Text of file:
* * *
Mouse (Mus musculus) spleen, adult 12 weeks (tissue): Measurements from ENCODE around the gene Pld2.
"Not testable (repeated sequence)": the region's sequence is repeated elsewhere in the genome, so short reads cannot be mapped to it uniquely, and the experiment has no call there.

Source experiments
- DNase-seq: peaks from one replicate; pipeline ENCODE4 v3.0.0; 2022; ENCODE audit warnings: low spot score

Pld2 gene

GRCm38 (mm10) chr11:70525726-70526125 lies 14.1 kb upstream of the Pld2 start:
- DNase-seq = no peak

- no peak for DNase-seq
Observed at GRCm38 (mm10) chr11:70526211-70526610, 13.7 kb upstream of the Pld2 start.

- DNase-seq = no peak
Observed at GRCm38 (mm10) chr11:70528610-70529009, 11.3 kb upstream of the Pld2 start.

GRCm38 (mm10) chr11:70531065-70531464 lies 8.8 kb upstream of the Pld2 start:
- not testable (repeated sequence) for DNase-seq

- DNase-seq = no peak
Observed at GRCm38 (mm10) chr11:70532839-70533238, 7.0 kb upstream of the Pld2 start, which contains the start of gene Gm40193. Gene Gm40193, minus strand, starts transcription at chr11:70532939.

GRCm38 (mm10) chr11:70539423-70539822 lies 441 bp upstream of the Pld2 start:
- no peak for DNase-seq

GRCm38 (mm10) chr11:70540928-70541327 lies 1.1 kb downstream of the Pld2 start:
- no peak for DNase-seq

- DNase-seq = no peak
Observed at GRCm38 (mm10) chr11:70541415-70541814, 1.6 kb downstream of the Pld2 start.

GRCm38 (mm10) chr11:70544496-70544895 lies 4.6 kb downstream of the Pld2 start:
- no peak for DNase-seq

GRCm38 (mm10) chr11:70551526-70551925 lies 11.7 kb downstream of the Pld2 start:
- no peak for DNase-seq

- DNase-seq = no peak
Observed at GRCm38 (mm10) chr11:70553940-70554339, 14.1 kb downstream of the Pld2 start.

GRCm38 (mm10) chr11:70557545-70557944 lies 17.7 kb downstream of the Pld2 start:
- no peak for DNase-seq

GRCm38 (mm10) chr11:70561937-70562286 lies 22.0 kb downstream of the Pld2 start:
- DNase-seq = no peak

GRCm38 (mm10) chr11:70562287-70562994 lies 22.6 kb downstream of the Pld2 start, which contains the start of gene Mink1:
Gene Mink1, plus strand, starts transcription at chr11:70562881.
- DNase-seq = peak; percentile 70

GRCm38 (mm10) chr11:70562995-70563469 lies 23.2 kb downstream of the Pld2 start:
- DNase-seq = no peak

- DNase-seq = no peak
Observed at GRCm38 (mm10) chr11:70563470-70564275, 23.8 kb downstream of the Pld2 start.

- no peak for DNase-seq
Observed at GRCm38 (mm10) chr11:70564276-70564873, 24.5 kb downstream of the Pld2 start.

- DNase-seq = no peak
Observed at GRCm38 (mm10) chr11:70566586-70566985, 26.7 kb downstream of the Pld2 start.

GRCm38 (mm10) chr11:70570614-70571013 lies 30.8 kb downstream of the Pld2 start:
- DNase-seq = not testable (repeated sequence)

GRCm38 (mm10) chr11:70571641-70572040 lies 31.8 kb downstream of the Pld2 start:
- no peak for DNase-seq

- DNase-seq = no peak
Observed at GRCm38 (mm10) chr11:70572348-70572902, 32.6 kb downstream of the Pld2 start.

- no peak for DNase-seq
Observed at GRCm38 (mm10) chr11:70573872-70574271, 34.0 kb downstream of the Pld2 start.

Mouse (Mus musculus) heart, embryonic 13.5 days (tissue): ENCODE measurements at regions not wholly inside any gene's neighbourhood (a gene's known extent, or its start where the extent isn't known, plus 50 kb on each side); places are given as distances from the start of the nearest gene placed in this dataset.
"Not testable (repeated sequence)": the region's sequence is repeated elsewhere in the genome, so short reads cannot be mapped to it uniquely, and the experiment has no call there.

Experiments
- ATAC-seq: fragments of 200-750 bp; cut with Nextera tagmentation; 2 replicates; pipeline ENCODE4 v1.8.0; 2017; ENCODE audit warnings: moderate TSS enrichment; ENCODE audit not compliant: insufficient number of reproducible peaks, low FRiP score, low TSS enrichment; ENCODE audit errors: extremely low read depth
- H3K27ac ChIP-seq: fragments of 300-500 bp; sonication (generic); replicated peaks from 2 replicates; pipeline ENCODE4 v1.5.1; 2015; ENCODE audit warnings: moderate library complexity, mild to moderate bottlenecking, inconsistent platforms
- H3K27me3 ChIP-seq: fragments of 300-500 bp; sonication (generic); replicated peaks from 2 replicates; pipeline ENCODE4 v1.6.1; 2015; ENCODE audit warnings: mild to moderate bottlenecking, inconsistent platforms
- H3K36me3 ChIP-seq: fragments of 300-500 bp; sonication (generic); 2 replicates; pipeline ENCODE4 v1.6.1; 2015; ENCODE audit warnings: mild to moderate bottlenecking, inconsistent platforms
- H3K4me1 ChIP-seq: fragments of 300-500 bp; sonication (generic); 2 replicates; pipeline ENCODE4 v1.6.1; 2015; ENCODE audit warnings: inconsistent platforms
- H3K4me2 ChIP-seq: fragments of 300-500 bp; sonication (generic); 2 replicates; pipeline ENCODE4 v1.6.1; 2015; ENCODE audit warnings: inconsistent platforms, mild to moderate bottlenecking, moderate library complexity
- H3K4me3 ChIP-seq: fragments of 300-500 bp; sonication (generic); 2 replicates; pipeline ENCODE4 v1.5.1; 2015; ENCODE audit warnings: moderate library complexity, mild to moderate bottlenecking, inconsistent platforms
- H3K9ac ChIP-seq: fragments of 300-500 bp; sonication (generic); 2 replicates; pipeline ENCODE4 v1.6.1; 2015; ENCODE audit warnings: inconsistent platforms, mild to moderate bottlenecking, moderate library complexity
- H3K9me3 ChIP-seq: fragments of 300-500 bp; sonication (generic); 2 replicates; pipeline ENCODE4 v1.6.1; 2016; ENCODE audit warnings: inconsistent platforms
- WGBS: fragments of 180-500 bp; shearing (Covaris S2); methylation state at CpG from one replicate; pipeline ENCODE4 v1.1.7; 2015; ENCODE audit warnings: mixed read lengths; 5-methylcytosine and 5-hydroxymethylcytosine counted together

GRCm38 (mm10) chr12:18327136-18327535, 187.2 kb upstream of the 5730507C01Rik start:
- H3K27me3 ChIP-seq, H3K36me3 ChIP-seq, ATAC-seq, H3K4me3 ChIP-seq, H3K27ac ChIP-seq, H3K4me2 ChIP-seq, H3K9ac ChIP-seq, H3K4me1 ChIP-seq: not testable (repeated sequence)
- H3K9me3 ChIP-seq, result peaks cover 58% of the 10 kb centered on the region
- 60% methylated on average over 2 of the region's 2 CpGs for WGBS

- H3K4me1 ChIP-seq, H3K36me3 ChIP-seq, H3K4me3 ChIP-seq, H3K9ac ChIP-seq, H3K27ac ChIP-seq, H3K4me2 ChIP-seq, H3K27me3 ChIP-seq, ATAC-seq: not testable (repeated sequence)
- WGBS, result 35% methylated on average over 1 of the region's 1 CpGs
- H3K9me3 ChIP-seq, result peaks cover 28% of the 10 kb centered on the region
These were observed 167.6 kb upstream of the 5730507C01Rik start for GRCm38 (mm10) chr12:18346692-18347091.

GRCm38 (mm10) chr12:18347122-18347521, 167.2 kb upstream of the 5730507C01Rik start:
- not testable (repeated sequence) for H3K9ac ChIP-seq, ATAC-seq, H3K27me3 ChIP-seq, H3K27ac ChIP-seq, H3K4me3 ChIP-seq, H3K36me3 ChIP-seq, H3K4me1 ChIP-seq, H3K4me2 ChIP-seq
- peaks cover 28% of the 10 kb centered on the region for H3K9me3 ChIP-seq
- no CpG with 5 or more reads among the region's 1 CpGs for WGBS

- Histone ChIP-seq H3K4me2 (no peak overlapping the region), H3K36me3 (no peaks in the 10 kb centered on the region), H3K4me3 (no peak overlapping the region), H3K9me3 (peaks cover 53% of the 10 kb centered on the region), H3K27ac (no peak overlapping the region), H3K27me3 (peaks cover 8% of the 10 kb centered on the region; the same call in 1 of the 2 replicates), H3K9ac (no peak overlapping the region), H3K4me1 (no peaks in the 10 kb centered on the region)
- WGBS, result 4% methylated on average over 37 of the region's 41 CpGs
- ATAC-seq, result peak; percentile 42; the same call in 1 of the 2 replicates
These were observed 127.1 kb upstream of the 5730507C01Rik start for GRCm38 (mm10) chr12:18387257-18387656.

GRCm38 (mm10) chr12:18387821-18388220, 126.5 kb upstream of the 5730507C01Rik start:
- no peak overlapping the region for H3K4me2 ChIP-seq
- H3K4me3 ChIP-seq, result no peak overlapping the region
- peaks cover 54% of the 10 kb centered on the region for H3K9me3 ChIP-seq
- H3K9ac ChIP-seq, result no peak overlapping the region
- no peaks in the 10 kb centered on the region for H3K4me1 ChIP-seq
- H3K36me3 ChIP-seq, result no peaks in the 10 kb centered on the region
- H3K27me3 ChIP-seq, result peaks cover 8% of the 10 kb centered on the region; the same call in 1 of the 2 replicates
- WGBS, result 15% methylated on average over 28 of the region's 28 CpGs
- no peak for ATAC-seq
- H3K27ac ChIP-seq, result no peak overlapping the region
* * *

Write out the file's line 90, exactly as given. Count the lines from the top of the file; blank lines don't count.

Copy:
- H3K27ac ChIP-seq, result no peak overlapping the region